|کد مقاله||سال انتشار||مقاله انگلیسی||ترجمه فارسی||تعداد کلمات|
|156193||2017||49 صفحه PDF||سفارش دهید||14374 کلمه|
Publisher : Elsevier - Science Direct (الزویر - ساینس دایرکت)
Journal : Protist, Volume 168, Issue 1, February 2017, Pages 12-31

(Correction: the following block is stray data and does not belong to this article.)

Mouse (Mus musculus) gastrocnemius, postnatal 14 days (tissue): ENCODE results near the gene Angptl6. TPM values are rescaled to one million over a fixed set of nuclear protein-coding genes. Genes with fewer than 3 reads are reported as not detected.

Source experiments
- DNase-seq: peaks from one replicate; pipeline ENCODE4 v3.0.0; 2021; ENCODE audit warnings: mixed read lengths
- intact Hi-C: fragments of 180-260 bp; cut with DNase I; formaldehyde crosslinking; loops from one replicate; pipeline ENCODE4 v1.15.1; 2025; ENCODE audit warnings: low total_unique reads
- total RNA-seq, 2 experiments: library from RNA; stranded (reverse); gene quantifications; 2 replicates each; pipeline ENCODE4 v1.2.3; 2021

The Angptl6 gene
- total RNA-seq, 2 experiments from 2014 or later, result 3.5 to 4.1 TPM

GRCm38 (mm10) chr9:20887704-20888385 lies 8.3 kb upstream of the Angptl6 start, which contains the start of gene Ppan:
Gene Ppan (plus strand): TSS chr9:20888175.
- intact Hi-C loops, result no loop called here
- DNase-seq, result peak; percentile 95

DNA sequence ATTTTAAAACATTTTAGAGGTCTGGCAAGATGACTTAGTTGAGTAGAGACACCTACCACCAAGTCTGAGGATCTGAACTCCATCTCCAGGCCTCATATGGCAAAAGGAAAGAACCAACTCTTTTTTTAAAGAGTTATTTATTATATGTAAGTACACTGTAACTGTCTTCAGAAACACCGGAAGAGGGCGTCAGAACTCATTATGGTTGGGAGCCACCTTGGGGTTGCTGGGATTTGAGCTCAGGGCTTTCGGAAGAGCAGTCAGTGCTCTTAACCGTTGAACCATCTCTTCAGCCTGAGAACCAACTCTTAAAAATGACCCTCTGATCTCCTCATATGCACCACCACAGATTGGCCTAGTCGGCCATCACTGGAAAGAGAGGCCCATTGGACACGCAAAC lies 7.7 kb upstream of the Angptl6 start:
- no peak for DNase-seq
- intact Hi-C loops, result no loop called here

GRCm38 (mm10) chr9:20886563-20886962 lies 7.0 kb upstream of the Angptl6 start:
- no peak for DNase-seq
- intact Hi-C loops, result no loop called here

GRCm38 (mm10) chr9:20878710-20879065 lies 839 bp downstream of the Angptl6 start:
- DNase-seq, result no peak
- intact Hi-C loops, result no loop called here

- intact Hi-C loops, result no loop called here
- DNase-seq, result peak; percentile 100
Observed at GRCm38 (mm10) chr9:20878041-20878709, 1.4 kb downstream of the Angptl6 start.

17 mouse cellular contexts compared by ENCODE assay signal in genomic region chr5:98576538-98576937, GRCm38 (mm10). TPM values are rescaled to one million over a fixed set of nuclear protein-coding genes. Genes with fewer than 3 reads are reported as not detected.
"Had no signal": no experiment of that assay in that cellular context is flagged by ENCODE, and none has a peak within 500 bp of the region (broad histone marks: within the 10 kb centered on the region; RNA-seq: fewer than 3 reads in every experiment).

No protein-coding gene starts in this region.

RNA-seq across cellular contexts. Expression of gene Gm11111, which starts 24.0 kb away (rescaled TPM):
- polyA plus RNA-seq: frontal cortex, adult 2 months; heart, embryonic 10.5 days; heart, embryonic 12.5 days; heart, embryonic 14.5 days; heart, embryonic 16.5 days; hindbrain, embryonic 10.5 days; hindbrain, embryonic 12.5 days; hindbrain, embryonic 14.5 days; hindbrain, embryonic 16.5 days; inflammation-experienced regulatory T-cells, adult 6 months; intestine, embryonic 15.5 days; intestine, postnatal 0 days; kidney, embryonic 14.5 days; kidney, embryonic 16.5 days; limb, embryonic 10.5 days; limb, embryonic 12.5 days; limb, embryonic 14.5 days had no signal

Several distantly related, phagotrophic microeukaryotes share the remarkable ability to perforate foreign cell walls in a well-defined pattern to acquire protoplast material as food. The underlying cellular processes, especially the local application of cell wall degrading agents, are still unexplored. We examined the distribution of F-actin and alpha-tubulin in the algivorous, viridiraptorid amoeboflagellates Orciraptor agilis and Viridiraptor invadens over their life histories using phalloidin conjugates and immunolocalization. During attack, both species form distinctive, F-actin-rich structures at the contact zone to the algal prey cell, which exactly match the species-specific cell wall perforations and resemble invadopodia and podosome rosettes of mammalian cells to a certain extent. Furthermore, F-actin is involved in the extraction of plastid material by Orciraptor and in prey cell invasion by Viridiraptor (here, F-actin localizes to a characteristic hyaline channel, which surrounds the streaming cytoplasm). The digestive-reproductive stages of viridiraptorids display a highly ordered microtubular cytoskeleton, whereas distinct phalloidin-positive actin structures could not be detected. We discuss the presumed function of F-actin during perforation and penetration of the algal cell wall by viridiraptorids, and compare the cytoskeleton architecture of these protoplast feeders to amoeboflagellates from different eukaryotic supergroups.